UNITED STATES DISTRICT COURT FOR THE DISTRICT OF COLUMBIA
November 17, 1988
ROUZBEH E. MAZANDERAN, Plaintiff,
INDEPENDENT TAXI OWNERS' ASSOCIATION, INC., et al., Defendants
The opinion of the court was delivered by: HARRIS
STANLEY S. HARRIS, UNITED STATES DISTRICT JUDGE.
This matter is before the Court on defendants' motions for summary judgment, or in the alternative, to dismiss.
For the reasons set forth below, defendants' motions are granted in part and denied in part.
Plaintiff, at the time he brought this complaint, was a member of defendant Independent Taxi Owners' Association, Inc. (hereinafter "ITOA").
Plaintiff alleges that ITOA is a nonprofit cooperative association existing under the laws of the District of Columbia, although ITOA itself counters that it is a nonprofit Delaware corporation conducting business in the District. The parties agree that ITOA is a voluntary membership organization of independent taxicab owners and operators.
ITOA membership is divided into three categories of active members: full, limited, or associate.
Only full members are entitled to vote; they are also entitled to own and operate up to sixty cabs. Limited members may own and operate up to twenty cabs. Associate members are permitted only one cab, which they must personally drive.
ITOA membership has two principal benefits. First, it allows members to use the ITOA insignia on their cabs. ITOA is generally known to the public as "Diamond Cab," and the "Diamond Cab" logo is a fairly recognizable one. Second, ITOA members share a radio dispatch service. This service, which communicates requests for cabs to drivers, is necessary in order to compete effectively.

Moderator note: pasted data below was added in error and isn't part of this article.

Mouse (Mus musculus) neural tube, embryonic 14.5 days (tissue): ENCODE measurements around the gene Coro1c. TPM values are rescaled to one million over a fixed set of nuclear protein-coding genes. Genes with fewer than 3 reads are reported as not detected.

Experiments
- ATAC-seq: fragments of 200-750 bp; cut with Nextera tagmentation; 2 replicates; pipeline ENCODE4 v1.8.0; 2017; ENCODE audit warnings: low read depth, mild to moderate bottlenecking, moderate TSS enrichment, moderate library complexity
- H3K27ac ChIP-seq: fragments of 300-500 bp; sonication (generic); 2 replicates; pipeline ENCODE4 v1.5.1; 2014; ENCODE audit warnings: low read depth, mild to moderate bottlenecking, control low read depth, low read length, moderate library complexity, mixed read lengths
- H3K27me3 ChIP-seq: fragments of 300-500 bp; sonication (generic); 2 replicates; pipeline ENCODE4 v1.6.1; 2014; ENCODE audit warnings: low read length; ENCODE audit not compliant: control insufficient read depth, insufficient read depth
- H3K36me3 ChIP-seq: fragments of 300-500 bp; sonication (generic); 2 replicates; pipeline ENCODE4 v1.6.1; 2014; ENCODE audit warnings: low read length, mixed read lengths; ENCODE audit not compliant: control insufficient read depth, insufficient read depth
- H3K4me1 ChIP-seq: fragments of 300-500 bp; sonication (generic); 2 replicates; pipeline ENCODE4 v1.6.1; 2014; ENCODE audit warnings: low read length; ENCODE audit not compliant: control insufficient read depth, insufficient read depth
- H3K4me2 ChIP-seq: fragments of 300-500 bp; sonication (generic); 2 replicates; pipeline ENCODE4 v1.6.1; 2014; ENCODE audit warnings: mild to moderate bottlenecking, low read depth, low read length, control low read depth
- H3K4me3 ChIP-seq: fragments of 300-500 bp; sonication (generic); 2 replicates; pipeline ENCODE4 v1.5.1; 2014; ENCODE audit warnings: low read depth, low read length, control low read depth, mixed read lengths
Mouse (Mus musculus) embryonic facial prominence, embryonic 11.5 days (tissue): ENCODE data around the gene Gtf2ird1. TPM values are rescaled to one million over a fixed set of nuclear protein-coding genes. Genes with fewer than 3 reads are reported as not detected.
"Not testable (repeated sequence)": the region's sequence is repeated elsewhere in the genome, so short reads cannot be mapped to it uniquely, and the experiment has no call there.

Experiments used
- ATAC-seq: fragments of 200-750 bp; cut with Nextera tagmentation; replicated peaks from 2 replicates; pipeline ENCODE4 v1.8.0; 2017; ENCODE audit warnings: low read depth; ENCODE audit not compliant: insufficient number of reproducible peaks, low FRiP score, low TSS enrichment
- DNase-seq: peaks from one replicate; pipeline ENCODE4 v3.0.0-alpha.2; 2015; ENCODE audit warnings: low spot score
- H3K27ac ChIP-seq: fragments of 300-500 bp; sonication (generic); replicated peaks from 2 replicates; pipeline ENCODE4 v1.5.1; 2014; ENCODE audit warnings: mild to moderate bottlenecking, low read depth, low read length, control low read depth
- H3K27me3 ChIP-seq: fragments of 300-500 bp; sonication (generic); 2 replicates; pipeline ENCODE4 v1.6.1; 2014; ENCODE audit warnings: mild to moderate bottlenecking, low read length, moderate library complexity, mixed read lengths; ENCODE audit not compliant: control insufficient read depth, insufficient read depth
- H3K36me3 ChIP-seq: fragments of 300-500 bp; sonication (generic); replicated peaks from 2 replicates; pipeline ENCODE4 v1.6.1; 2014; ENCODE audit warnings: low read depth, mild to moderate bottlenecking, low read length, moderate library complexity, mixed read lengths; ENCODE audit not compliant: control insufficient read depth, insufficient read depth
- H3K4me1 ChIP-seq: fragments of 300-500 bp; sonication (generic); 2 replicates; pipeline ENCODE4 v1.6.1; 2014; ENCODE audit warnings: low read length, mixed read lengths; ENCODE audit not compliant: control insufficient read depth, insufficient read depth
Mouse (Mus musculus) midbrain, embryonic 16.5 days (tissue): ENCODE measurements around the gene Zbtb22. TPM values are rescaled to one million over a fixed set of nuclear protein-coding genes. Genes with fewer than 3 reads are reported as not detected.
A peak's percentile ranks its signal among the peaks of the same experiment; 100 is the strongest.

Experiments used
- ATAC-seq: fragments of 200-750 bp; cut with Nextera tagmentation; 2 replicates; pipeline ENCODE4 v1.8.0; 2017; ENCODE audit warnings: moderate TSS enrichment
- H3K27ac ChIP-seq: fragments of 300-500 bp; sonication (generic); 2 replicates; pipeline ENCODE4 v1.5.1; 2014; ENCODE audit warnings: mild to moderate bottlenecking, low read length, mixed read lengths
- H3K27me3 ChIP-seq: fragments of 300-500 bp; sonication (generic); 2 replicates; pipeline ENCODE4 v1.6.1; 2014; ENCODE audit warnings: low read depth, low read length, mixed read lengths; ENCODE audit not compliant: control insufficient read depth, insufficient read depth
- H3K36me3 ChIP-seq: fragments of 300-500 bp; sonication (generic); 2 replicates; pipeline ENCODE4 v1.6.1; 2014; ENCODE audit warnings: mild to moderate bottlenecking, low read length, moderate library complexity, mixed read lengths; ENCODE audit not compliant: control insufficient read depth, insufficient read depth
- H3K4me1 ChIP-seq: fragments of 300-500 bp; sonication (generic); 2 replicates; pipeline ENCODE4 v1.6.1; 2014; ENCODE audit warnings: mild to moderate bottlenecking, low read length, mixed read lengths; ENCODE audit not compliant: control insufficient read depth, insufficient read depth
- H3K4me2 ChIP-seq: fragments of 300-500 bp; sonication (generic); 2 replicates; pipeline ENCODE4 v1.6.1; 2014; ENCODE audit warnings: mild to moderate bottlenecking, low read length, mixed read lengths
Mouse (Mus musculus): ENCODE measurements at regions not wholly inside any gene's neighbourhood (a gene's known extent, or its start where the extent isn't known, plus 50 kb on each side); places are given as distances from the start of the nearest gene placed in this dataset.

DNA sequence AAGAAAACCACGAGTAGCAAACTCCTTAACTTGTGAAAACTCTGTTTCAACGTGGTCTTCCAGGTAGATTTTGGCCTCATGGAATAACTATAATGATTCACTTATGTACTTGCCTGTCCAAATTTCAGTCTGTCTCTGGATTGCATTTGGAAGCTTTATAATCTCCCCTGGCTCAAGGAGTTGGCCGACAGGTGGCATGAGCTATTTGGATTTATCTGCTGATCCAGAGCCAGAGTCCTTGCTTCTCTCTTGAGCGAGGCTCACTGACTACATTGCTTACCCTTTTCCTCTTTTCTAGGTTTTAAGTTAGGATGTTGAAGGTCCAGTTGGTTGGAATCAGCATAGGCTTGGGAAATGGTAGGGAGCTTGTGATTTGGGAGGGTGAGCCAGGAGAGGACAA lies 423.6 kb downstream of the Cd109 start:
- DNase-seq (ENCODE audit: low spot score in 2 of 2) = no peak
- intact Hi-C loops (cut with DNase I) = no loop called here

ITOA members must contribute to an insurance sinking fund.
ITOA by-laws further require members to purchase gasoline and certain other supplies through ITOA:
. . . every member . . . shall, during the lifetime of his membership, purchase all gasoline, oil, greases and supplies used in the operation of his taxicab business through the Independent Taxi Owners Association, Incorporated, or such agencies as it may by order direct, for not more than legitimate market prices which prevail at competitive stations . . . .
By-Laws of Independent Taxi Owners' Association, Incorporated, Article XIX, Section 1. Membership dues to ITOA cover administrative expenses, life insurance, and a claims department.
Plaintiff alleges that defendants have violated Section 1 of the Sherman Act, 15 U.S.C. § 1, by restraining competition among members, by requiring members to purchase liability insurance and supplies through ITOA, by restricting the use of radio dispatch facilities for the benefit of full members, and by only permitting full members to vote. Plaintiff further alleges that defendants have restrained trade in violation of D.C. Code § 28-4502 (1981). Plaintiff also asserts a claim that defendants have engaged in unlawful trade practices, a violation of D.C. Code § 28-3904 (1981). Finally, in his supplemental complaint, plaintiff contends that procedures used in his expulsion from ITOA in May 1987 violated D.C. Code § 29-1130 (1981). He also contends that ITOA's board of directors, as well as other full members, instructed limited members to boycott any attempts by plaintiff to rent a cab as an individual driver in violation of Section 1 of the Sherman Act. Plaintiff seeks injunctive relief, an order directing ITOA to surrender its certificate of authority to do business in the District of Columbia, and treble damages and attorneys' fees pursuant to Section 4 of the Clayton Act, 15 U.S.C. § 15.